Location: 32-349

    Prof. C. Schillings, Univ. Mannheim, Uncertainty Quantification for Inverse Problems

    Uncertainty Quantification (UQ) is an interesting, fast growing research area aimed at developing methods to address the impact of parameter, data and model uncertainty in complex systems. In this talk we will focus on the identification of parameters through observations of the response of the system – the inverse problem. The uncertainty in the solution of the inverse problem will be described via the Bayesian approach. In cases, where the model evaluations are prohibitively expensive, ad hoc methods such as the Ensemble Kalman Filter (EnKF) for inverse problems are widely and successfully used by practitioners in order to approximate the solution of the Bayesian problem.
    The low computational costs, the straightforward implementation and their non-intrusive nature make them appealing in various areas of application, but, on the downside, they are underpinned by very limited theoretical understanding. In this talk, we will discuss an analysis of the EnKF based on the continuous time scaling limits, whichallows to derive estimates on the long-time behaviour of the EnKF and, hence, provides insights into the convergence properties of the algorithm. In particular, we are interested in the properties of the EnKF for a fixed ensemble size. Results from various numerical experiments supporting the theoretical findings will be presented.

  • 14. December
    12:15 - 13:00
    Location: 32-349

    J. Kusch, KIT, An approximate Newton Smoothing Method for Shape Optimization

    In this talk, we derive a smoothing method for shape optimization in Stokes and Navier-Stokes flows. The smoothing routine automatically picks a spatially dependent smoothing parameter in such a way that the optimization process is accelerated, turning the smoothing routine into an approximate Newton method.
    This task is achieved by analytically deriving the symbol of the Hessian for the Stokes equations. We numerically investigate the Hessian symbol for convective flows and demonstrate the applicability of the symbol for the Navier-Stokes equations.
    The constructed preconditioner approximates the derived symbol using windowed Fourier transform and thereby accelerates the optimization process while yielding a smooth search direction. Due to the fact that the smoothing is performed locally, the method will identify areas in which a non-smooth design is physically meaningful and will automatically turn off smoothing in these regions.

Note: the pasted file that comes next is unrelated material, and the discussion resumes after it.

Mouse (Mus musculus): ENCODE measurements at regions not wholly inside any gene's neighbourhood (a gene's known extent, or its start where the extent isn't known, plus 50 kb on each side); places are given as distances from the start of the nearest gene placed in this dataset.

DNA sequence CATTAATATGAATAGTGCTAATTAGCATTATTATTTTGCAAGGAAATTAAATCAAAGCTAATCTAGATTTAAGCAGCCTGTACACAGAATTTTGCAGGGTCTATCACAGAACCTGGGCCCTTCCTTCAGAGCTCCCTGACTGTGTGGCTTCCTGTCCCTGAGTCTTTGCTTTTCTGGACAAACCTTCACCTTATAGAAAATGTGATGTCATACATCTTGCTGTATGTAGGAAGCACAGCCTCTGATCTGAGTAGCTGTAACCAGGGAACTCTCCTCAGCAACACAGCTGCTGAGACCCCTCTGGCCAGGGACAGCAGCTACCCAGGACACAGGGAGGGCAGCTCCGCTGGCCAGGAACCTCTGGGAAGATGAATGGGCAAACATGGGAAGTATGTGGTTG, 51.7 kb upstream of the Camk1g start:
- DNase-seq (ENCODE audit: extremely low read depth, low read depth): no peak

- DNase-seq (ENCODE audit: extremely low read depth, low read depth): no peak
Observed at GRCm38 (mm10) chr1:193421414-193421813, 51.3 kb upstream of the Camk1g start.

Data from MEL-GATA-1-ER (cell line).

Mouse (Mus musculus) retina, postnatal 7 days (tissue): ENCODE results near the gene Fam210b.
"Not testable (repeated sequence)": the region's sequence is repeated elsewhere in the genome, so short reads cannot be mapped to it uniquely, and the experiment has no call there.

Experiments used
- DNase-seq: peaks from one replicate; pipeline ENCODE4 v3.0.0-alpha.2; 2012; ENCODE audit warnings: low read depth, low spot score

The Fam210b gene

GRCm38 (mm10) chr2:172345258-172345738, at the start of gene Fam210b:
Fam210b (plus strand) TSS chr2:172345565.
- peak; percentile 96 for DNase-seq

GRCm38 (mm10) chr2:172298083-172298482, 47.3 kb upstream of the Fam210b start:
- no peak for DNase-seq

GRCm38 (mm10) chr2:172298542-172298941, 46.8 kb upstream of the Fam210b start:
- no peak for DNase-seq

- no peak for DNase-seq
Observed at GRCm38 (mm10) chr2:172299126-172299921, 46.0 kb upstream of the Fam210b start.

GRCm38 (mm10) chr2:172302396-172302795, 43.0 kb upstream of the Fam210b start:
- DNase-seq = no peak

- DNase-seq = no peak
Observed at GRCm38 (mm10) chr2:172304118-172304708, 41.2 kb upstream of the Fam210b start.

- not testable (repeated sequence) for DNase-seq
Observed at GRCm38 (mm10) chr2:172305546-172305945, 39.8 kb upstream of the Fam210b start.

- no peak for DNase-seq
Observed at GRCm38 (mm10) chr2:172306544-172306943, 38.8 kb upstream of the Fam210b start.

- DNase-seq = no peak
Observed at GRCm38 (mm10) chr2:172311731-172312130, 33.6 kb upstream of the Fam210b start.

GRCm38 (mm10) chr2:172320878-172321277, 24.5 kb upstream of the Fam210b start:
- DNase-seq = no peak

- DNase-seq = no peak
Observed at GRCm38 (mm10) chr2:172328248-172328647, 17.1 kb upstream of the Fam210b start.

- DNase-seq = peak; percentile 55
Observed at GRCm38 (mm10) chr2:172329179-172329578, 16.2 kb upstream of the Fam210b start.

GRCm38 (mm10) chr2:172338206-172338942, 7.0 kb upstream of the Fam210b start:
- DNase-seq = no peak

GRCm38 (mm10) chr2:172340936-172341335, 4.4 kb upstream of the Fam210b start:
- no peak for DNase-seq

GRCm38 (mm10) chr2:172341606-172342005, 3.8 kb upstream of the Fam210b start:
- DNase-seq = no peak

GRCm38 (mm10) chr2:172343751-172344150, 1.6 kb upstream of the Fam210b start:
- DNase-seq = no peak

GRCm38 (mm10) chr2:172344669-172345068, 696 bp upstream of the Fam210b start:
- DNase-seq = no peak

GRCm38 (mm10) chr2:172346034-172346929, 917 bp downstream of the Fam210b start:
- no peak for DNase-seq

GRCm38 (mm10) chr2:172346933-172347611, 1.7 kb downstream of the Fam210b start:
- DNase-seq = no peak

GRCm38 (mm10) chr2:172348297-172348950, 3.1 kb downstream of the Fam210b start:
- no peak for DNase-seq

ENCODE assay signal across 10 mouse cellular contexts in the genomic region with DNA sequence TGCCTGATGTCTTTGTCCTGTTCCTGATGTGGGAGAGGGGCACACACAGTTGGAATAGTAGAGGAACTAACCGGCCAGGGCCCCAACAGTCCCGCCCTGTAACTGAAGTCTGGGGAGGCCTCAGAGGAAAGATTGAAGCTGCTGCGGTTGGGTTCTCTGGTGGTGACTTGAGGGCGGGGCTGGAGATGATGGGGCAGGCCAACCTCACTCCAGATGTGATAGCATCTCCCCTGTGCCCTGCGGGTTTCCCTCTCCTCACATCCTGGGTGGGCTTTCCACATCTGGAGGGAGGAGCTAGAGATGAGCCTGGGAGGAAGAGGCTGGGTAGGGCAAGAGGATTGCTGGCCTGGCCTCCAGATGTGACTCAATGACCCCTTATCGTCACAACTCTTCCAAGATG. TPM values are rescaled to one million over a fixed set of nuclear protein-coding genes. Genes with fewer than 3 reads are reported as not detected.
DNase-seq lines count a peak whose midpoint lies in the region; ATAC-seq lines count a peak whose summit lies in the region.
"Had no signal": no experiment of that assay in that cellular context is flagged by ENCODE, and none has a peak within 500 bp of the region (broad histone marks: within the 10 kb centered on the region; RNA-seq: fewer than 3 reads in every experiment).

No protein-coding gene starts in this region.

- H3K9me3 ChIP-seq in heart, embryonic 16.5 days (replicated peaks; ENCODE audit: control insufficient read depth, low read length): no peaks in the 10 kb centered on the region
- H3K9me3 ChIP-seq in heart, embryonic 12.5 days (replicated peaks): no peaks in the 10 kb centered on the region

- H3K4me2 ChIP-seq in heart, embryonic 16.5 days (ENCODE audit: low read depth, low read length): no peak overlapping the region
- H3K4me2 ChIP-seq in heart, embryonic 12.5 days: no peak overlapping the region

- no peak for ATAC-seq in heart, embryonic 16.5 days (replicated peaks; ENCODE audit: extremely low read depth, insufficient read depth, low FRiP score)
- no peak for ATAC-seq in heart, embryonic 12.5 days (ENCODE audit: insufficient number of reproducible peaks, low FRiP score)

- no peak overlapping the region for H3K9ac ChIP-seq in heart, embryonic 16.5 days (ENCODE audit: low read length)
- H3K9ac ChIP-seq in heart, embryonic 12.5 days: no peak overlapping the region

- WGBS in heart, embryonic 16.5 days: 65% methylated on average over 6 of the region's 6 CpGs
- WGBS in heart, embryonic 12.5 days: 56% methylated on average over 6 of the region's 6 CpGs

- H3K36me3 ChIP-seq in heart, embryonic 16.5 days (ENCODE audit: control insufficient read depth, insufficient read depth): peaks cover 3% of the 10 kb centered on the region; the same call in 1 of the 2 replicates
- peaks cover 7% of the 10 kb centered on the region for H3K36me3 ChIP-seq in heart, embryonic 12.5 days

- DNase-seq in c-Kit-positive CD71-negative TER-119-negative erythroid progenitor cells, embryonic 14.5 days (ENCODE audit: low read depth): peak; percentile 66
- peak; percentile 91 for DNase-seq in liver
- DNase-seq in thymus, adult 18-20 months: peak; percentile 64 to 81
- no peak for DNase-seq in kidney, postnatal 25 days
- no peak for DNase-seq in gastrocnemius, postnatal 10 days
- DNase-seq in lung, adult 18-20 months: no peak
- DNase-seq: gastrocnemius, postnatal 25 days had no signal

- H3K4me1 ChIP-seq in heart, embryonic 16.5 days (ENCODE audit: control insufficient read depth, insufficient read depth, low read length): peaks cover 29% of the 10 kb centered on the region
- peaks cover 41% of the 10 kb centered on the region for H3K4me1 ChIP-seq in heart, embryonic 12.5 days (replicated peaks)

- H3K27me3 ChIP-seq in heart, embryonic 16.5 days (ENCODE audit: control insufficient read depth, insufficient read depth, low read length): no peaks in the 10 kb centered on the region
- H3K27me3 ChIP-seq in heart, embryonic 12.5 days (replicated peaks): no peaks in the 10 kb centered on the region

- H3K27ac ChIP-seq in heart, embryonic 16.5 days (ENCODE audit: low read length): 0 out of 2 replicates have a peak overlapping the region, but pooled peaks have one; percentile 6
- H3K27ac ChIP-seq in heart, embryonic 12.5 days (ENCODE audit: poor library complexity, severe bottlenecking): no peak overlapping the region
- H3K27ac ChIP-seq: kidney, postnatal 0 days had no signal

• 14. December
    17:00 - 18:00
    Location: 48-436
    AG Algebra, Geometrie und Computer Algebra

    Stefano Sannella/University of Birmingham: Broué's conjecture and perverse equivalences

    The representation theory of a finite group G over a field F of positive characteristic carries many questions that have not been answered yet. Most of them can be stated as global/local conjectures: in various forms, they state that the representation theory of G is somehow controlled by its p-local subgroups. Here we will mostly focus on one of these conjectures, Broué's Abelian Defect Group Conjecture, which might be considered as an attempt to give a structural explanation of what is actually connecting G and its local p-subgroups in the abelian defect case. In particular, we explain how the strategy of looking for a perverse equivalence (a specific type of derived equivalence) works successfully in some cases and how this procedure is related to some Deligne-Lusztig varieties.

  • 21. December
    17:00 - 18:00
    Location: 48-436
    AG Algebra, Geometrie und Computer Algebra

    Patrick Wegener/TU Kaiserslautern: Hurwitz action in elliptic Weyl groups and coherent sheaves on a weighted projective line

    Since 2000 the poset of noncrossing partitions attached to a Coxeter group (independently introduced by Bessis and Brady-Watt) has gained a lot of attention from different areas of mathematics. In 2010 Igusa, Schiffler and Thomas showed that there exists an order preserving bijection between this poset and the set of thick subcategories in the derived category of mod(A) generated by an exceptional sequence, where A is a hereditary Artin algebra. Following Happel's classification of hereditary categories, it seems natural to ask if there is an analogous statement when replacing mod(A) by the category of coherent sheaves on a weighted projective line. I will give a short summary on hereditary categories, explain how elliptic Weyl groups show up in this context and then generalize the result of Igusa-Schiffler-Thomas to tubular weighted projective lines. (This is joint work with B. Baumeister and S. Yahiatene.)